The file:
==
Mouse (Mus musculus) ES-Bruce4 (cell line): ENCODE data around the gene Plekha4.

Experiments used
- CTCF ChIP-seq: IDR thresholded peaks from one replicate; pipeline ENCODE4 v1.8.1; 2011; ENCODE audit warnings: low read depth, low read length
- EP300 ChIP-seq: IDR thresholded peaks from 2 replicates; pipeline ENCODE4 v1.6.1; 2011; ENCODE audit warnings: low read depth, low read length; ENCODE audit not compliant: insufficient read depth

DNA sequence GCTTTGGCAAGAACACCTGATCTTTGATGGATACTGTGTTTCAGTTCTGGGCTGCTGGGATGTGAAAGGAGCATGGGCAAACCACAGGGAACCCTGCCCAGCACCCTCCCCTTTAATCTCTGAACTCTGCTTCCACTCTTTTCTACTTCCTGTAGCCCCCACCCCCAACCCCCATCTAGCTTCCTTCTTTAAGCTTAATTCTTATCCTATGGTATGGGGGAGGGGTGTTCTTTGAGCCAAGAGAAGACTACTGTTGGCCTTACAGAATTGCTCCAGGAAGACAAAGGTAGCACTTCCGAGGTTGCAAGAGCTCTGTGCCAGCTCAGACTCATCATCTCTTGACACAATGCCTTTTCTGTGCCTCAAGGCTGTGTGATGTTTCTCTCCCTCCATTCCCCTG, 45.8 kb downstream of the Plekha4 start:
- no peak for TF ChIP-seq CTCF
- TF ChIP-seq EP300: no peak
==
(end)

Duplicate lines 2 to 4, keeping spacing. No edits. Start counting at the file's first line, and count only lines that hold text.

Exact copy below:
Experiments used
- CTCF ChIP-seq: IDR thresholded peaks from one replicate; pipeline ENCODE4 v1.8.1; 2011; ENCODE audit warnings: low read depth, low read length
- EP300 ChIP-seq: IDR thresholded peaks from 2 replicates; pipeline ENCODE4 v1.6.1; 2011; ENCODE audit warnings: low read depth, low read length; ENCODE audit not compliant: insufficient read depth